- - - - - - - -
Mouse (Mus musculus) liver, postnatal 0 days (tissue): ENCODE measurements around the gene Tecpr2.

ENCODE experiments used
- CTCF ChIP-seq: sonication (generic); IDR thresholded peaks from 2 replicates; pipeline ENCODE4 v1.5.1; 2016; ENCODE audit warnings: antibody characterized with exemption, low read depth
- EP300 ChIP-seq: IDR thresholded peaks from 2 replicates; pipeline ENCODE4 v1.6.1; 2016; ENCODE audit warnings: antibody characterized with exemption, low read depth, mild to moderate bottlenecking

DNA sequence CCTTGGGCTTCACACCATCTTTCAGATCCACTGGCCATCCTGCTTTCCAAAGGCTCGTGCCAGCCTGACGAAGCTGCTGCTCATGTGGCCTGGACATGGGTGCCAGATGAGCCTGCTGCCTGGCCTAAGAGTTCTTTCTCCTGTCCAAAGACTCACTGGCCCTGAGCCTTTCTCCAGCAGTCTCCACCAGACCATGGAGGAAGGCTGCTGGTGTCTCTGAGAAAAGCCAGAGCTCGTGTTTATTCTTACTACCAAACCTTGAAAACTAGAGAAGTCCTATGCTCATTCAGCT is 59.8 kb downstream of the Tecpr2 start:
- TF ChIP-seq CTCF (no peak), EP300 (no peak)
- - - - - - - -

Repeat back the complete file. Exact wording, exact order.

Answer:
Mouse (Mus musculus) liver, postnatal 0 days (tissue): ENCODE measurements around the gene Tecpr2.

ENCODE experiments used
- CTCF ChIP-seq: sonication (generic); IDR thresholded peaks from 2 replicates; pipeline ENCODE4 v1.5.1; 2016; ENCODE audit warnings: antibody characterized with exemption, low read depth
- EP300 ChIP-seq: IDR thresholded peaks from 2 replicates; pipeline ENCODE4 v1.6.1; 2016; ENCODE audit warnings: antibody characterized with exemption, low read depth, mild to moderate bottlenecking

DNA sequence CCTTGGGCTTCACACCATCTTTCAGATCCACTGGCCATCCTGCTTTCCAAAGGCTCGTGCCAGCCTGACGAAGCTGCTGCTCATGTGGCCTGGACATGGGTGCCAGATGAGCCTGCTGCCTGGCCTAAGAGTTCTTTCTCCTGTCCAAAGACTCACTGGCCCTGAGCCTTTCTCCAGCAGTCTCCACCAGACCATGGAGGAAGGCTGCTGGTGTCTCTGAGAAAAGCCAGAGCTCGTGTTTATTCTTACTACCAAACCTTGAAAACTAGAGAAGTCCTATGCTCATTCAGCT is 59.8 kb downstream of the Tecpr2 start:
- TF ChIP-seq CTCF (no peak), EP300 (no peak)